Film Review: Godzilla (2014)
Reviewer: Olen Bjorgo
Godzilla is one of those cultural icons that has the international fame and appeal
to multiple ages and generations. For sixty years, the King of the Monsters has graced
the screen, from ancient primordial threat to Cold War metaphor, from humanity’s
mightiest hero to its greatest enemy. This Godzilla, however, is a different beast
that is inspired by a mixture of these various aspects. And while this film portrays
an Americanized version of the most well-
“Damn right. I straight up murdered that poser once I got
back with my Toho crew!”
Though the days of the costumed monster might be nothing more than a distant memory, the Godzilla films in general have always been spectacles that can be enjoyed in a visual sense, and this is no different. While we don’t see much of Godzilla in the beginning, we are introduced to a number of different locations over the course of the film, and a lot of them are destroyed. Perhaps to the chagrin of some fans, or lovers of the stereotypes and tropes associated with giant monster films, Tokyo is not destroyed. Instead, we have a destroyed San Francisco… which was the first city targeted in Pacific Rim. However, what we do see of the monsters is truly awesome. Not in the “this is awesome!” variety but the “I am in awe by what I see,” because not only are they truly behemoth but they just look absolutely phenomenal.
“You’re next, Oakland.”
The audio is big and loud and bombastic, but that’s like saying a musical has singing. While it is a shame that the rights to the original Godzilla theme weren’t purchased for this film, it’s strangely for the best simply because this is its own film. The opening track, aptly named “Godzilla!”, captures the feel of the original films: it prepares you to feel the unspeakable power created by beings so far removed from us that it can be best described as inhuman. The track that plays when Godzilla’s foe, the MUTO (Massive Unidentified Terrestrial Organism), hatches from his spore is equally powerful. The soundtrack, composed by Alexandre Desplat (The King’s Speech), is worthy of a nomination to say the least in my book.
While many might decry the lack of Godzilla being seen in the film, it’s honestly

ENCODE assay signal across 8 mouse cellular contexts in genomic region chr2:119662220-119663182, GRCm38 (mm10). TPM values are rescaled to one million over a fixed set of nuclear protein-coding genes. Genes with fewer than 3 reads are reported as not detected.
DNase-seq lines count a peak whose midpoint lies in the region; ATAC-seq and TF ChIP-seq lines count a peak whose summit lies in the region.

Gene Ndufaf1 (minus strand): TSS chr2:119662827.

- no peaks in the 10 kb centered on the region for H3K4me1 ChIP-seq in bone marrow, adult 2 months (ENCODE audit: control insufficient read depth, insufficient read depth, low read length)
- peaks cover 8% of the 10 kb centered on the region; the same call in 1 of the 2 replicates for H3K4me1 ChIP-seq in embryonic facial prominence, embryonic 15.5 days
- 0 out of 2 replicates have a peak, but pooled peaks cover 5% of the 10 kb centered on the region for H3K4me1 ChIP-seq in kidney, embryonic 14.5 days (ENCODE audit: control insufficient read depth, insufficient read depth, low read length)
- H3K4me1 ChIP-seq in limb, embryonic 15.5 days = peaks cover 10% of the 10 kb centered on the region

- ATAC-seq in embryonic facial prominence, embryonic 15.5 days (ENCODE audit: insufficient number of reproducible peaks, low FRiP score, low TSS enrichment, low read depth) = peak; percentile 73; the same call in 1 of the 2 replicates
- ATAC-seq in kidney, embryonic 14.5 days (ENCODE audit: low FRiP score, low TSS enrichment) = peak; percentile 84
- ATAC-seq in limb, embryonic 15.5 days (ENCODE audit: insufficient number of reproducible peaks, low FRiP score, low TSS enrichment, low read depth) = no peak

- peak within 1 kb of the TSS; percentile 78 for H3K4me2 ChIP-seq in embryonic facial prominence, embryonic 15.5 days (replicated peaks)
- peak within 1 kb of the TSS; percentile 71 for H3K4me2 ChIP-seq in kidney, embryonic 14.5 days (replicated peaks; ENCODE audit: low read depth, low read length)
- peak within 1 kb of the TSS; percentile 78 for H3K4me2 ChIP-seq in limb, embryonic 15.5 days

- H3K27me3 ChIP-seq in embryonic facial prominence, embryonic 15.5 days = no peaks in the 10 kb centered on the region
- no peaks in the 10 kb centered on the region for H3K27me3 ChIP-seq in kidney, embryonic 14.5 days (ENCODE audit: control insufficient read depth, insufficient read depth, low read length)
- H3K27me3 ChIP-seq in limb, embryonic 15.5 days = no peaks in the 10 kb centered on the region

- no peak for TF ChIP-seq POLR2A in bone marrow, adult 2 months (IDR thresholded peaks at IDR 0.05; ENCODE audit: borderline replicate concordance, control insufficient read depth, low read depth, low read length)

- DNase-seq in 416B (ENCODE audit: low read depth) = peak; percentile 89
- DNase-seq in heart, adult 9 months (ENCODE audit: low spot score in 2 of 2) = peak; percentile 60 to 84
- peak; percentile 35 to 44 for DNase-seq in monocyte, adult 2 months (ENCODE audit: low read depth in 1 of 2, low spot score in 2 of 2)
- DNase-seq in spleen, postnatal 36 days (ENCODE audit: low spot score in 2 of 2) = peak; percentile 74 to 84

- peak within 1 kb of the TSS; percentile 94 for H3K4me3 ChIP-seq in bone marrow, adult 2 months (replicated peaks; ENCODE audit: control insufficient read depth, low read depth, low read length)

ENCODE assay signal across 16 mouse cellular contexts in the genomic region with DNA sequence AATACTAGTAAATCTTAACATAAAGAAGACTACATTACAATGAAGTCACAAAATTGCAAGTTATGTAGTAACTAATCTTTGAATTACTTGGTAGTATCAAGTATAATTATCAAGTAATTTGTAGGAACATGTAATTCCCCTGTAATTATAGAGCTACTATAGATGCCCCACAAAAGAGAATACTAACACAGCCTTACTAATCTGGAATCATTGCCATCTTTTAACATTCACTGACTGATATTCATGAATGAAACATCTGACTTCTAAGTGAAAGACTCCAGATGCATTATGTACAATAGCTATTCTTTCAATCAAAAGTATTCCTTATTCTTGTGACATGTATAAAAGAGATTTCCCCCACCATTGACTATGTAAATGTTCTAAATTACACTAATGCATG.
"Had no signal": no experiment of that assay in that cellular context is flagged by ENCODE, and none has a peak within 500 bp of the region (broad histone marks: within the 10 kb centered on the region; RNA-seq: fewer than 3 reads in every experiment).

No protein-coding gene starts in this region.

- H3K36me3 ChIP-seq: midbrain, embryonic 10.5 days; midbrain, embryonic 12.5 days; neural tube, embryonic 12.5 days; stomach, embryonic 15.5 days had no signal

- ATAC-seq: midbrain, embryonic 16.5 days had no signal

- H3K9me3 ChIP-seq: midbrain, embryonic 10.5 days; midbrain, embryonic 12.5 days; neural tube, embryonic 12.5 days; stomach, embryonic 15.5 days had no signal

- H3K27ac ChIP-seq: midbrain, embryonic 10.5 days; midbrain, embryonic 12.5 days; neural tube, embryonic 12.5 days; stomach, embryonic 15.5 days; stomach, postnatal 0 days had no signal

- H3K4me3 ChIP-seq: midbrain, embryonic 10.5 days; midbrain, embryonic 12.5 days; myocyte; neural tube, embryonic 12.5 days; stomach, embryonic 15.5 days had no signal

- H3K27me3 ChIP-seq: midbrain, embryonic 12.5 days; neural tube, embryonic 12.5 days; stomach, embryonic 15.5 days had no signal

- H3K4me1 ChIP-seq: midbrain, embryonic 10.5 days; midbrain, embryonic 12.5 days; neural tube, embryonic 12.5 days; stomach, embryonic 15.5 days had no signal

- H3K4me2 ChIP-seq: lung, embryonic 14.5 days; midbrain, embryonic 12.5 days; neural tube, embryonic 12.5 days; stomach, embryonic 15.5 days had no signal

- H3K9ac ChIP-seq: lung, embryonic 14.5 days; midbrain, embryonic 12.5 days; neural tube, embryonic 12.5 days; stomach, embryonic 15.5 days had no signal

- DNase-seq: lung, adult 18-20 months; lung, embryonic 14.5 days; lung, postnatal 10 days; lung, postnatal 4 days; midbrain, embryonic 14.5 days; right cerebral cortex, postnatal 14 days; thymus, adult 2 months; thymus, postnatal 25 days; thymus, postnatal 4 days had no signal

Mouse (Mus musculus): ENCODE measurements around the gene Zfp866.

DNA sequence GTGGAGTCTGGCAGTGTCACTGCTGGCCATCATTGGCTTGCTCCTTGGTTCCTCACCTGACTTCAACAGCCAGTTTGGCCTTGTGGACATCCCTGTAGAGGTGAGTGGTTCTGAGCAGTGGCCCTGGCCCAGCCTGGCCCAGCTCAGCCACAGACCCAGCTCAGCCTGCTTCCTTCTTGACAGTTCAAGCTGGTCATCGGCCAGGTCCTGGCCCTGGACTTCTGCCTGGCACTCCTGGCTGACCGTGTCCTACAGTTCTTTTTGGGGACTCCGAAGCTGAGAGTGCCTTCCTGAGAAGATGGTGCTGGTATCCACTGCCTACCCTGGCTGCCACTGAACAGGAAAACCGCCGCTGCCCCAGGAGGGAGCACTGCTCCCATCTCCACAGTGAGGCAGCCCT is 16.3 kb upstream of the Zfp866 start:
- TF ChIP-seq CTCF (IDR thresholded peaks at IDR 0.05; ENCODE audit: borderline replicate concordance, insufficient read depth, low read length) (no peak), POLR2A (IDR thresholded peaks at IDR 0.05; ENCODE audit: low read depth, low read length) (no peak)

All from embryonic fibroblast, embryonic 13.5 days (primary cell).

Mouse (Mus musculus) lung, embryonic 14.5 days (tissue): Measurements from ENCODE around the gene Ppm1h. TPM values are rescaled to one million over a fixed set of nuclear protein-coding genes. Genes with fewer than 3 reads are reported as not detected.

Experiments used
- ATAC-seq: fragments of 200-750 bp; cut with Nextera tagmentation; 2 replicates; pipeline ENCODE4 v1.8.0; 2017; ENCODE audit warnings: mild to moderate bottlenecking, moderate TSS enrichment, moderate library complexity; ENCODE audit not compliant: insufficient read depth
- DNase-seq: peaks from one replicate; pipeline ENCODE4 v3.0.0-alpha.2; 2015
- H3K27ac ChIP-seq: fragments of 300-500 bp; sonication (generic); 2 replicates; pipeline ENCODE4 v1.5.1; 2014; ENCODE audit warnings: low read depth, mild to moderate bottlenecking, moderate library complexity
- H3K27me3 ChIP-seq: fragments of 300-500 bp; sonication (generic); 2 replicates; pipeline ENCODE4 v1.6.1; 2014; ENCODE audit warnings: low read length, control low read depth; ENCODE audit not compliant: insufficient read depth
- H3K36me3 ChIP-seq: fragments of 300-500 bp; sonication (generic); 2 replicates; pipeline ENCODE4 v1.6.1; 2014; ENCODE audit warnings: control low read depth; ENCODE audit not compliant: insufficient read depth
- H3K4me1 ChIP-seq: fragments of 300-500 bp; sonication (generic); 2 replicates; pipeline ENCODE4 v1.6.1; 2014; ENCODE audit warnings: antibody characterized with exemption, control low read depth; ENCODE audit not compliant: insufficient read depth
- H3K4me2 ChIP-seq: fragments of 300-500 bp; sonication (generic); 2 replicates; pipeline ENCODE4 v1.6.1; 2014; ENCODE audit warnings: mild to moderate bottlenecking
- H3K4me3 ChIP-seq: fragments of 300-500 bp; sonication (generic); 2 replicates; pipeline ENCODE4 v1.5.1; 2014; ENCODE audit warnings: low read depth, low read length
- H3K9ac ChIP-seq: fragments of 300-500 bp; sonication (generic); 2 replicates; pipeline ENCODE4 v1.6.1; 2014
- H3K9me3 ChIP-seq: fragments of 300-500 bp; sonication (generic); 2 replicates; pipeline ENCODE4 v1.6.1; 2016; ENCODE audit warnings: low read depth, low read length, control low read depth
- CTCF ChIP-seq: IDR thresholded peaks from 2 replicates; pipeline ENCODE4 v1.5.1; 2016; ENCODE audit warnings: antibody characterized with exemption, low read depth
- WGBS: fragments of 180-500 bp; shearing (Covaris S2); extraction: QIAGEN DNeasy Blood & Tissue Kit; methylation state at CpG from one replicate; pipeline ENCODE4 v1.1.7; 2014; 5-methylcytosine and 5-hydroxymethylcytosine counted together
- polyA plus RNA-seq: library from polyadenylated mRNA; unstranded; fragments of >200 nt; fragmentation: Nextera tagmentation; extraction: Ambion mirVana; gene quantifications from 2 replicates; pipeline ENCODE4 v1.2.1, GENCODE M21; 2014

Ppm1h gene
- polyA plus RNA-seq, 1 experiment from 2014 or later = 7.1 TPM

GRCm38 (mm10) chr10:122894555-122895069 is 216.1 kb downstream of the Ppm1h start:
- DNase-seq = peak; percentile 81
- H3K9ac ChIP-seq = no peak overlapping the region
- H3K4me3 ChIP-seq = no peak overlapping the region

going along with a tradition of many Godzilla films, where you will probably say
“Well it’s about time you arrived!” when the big lizard does arrive, and was more
of a comfort to me that they didn’t have Godzilla show up and start destroying everything
right away. There was a slow build up as the MUTO did all the big destruction scenes,
and it portrayed Godzilla more as a hero, but that is a big if, since Godzilla is
not beneath massive acts of destruction, nor would I even say Godzilla acted as an
Come on, Dad. Change the channel before somebody blames
While the cast consists of brilliant actors, I can’t help but feel that some were
But what do I expect from a Godzilla film? I expect to have fun. I expect to see destruction. I expect to see monsters fighting and causing death and mayhem to metropolitan areas. And do you know what I got? I got exactly what I expected, and I’m satisfied. If you’re a bit uncertain, maybe wait for the film, and rent it. However, I feel like even if you are uncertain you should still go see it in theaters since it is the best way to experience it… unless your hobby is making your home entertainment as close to a movie theater as possible. If you’re expecting the sort of film that you would expect from Toho, don’t count on it. If you’re expecting the sort of film that we got when I was nine, prepare to be blown away. But if you’re expecting to have fun, even with its flaws, then I highly encourage you to see this film. If this gets the big box office numbers then maybe we can expect a new line of Godzilla films for a whole new generation of fans. And if that doesn’t happen, we can at least still enjoy the old movies.
Atmosphere & Experience: 8
Director: Gareth Edwards
Producer: Thomas Tull
Studio: Legendary Pictures, W.B.
Release Date (U.S.): May 16, 2014
Release Date (E.U.): May 14, 2014
Release Date (JP): Jul 25, 2014
Share this page:
Last Level Press © Copyright Cliff Davenport Est. 2013. | Legal Notices